The current global pandemic has seen more of us working from home, many having to make do with equipment and workstations that are less than ideal. This has led to new challenges and an increase in some injuries, particularly tennis elbow, carpal tunnel syndrome and De Quervains enosynovitis.
These injuries often occur because of poor posture and patients sitting in awkward positions while typing. We can assess a patient’s symptoms to determine what is causing their pain and devise a treatment plan to manage this. This often involves heat, soft tissue techniques, postural advice, activity modification and a home exercise program. We can provide custom made and thermoplastic splints if required. As well as being open for face to face appointments where appropriate, we also offer Telehealth appointments and can review the patient at home via video call. This has the advantage of being able to assess the patient in their own environment and provide advice and education specific to their needs.
At Melbourne Hand Therapy, we are currently assessing how our therapists individually implement and document commonly used objective measures such as when assessing strength, range of motion and oedema. We are conducting in-house surveys to establish any differences in implementation and/or documentation, to ensure consistency and best practice between all therapists. Once survey results are finalised, the results will be discussed with staff and a review of any discrepancies to be reviewed and improved.
A number of our therapists attended the APFSSH/8APFSHT meeting in March as well as the later run AHTA webinar where Alison Taylor presented on taping techniques for pain management focusing on the superficial sensory system. It was very interesting to think about pain from a different perspective and an alternative way to approach treating patients with pain.
We love learning new skills to manage pain and being able to implement these skills into practice to our patient’s benefit.
In recent times we are seeing large numbers of patients experiencing repetitive strain injuries (RSI). A lot of these patients are now working from a 'home office' and are reporting symptoms of RSI. Providing Telehealth to patients has given us the opportunity to view a patient's environment/equipment and provide ergonomic intervention. This intervention can reduce recurrence of RSI while the patient engages in a graded exercise program with our therapists.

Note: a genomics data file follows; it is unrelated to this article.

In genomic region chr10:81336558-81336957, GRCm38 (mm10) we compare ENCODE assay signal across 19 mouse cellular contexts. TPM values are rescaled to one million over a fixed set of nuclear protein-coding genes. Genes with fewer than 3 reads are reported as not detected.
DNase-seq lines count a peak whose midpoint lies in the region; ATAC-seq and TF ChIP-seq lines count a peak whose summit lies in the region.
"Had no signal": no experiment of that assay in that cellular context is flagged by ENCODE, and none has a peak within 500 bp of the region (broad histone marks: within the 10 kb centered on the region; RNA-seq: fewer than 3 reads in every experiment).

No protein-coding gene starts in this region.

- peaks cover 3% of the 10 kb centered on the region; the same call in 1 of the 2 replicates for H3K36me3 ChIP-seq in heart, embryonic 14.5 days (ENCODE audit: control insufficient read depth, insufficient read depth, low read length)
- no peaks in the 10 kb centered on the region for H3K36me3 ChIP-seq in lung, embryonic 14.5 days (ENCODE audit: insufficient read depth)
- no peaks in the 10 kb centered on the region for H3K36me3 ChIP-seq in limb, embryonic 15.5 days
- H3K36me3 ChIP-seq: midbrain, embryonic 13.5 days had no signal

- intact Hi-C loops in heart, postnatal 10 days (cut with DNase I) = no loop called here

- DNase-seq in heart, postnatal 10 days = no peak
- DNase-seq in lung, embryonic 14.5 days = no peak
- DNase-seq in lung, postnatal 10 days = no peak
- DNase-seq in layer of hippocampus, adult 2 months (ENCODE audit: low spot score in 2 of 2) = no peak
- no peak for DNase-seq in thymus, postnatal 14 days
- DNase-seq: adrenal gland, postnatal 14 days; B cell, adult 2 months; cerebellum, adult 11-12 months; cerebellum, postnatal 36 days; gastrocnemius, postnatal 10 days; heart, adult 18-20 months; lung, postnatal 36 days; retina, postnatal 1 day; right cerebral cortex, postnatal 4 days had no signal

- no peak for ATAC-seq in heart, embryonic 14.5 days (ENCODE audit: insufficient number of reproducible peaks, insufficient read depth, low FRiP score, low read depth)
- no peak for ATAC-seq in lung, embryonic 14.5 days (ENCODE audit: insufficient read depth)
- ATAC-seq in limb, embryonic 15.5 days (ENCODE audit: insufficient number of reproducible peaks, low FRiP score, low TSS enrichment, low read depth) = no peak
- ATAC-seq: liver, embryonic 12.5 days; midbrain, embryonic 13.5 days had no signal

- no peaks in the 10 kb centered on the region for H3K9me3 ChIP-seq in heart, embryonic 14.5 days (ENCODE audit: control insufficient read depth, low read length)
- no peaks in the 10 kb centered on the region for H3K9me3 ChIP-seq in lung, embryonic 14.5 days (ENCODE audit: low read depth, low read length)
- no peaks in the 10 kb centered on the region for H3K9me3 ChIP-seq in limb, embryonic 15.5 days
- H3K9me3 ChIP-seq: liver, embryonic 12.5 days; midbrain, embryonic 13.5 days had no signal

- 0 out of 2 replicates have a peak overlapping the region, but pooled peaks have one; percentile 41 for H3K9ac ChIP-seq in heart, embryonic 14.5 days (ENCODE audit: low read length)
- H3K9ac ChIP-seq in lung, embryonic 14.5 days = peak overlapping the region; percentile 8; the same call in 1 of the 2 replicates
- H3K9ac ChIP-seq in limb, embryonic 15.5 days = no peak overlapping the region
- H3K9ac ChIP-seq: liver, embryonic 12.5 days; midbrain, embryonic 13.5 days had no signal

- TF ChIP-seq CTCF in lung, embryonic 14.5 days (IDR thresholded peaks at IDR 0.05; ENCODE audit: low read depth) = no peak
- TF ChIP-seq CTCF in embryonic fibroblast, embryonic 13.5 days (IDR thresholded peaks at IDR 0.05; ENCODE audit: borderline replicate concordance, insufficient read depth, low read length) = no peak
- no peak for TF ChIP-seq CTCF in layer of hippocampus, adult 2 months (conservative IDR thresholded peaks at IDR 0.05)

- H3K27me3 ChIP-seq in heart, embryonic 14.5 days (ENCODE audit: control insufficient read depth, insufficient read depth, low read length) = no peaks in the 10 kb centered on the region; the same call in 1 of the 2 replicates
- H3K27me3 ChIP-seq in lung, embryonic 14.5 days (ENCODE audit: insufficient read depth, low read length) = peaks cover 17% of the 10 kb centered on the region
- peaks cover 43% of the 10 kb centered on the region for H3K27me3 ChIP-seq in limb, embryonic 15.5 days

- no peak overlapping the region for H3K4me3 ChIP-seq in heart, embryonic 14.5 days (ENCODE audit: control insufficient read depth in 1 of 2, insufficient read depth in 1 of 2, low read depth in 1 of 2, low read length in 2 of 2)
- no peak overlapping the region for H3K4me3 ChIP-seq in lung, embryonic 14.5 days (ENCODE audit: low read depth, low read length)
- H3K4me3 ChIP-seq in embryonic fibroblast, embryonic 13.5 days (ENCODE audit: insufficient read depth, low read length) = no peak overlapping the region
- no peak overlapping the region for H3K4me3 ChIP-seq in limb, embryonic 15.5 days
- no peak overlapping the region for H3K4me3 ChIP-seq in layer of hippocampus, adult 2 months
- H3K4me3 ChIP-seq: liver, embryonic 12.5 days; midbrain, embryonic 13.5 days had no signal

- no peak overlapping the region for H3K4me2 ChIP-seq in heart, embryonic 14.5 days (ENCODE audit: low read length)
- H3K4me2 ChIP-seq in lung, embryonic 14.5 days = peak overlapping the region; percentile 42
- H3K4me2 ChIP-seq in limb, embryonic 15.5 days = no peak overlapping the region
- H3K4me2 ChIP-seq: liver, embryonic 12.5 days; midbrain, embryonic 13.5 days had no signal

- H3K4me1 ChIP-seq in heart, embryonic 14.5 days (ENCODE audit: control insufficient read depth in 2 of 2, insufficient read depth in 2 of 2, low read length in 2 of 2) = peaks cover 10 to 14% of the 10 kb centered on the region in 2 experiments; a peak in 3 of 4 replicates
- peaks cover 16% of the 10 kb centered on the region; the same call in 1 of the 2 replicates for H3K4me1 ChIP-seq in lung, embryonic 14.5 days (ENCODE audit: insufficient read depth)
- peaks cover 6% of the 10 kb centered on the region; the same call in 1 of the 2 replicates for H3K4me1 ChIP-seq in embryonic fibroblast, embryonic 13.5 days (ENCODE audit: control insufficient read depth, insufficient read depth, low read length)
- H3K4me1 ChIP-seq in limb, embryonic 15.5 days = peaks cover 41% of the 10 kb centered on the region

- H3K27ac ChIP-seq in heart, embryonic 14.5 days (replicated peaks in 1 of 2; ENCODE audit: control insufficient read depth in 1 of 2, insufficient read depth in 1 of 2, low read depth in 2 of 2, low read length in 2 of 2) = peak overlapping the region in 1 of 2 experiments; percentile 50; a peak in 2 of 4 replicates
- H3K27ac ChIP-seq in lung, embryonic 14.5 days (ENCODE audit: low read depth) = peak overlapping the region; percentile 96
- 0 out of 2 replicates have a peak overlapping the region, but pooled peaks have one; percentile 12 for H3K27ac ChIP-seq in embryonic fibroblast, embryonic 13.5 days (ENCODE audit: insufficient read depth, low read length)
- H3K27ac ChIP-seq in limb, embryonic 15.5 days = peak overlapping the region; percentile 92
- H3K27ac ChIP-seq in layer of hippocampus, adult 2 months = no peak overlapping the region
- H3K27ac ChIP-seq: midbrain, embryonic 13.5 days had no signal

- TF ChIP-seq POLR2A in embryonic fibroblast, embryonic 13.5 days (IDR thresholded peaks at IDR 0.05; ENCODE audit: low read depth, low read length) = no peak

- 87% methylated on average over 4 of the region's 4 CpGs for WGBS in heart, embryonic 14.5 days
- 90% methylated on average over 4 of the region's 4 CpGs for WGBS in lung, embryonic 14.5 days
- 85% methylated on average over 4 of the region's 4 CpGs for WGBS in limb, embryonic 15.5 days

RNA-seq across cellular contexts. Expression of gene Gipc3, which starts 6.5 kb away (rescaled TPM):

Injuries to the PIPJ are common following a fall or sporting incident. Off the shelf splints placed on in emergency departments or at the GP can be great for initial immobilisation and pain relief. However if worn for extended periods they can result in long term stiffness at both the DIP and PIP joints or even a fixed flexion deformity to the PIPJ. Stable dorsal dislocations and volar plate avulsion injuries of the PIP joint can be managed well with a dorsal block thermoplastic splint made by a hand therapist.
The splint is low profile, it protects the joint from hyper-extension andlateral motion but most importantly allows for immediate safe active range of motion into flexion and reduces the risk of stiffness. The splint can be remoulded to a neutral position as the volar plate heals minimising the risk of development of a fixed flexion deformity. Dorsal block splinting assists in a healing of the volar plate, making the joint less prone to future dislocation or instability.
Exos braces provide an alternative to casting UL fractures and are waterproof as well as light and comfortable to wear. These braces work particularly well with patients who have oedema in their limb as the brace can be remoulded as oedema reduces. They are also an ideal option for a patient who enjoys swimming or is likely to get their limb wet. These braces are available from our Bellbird rooms.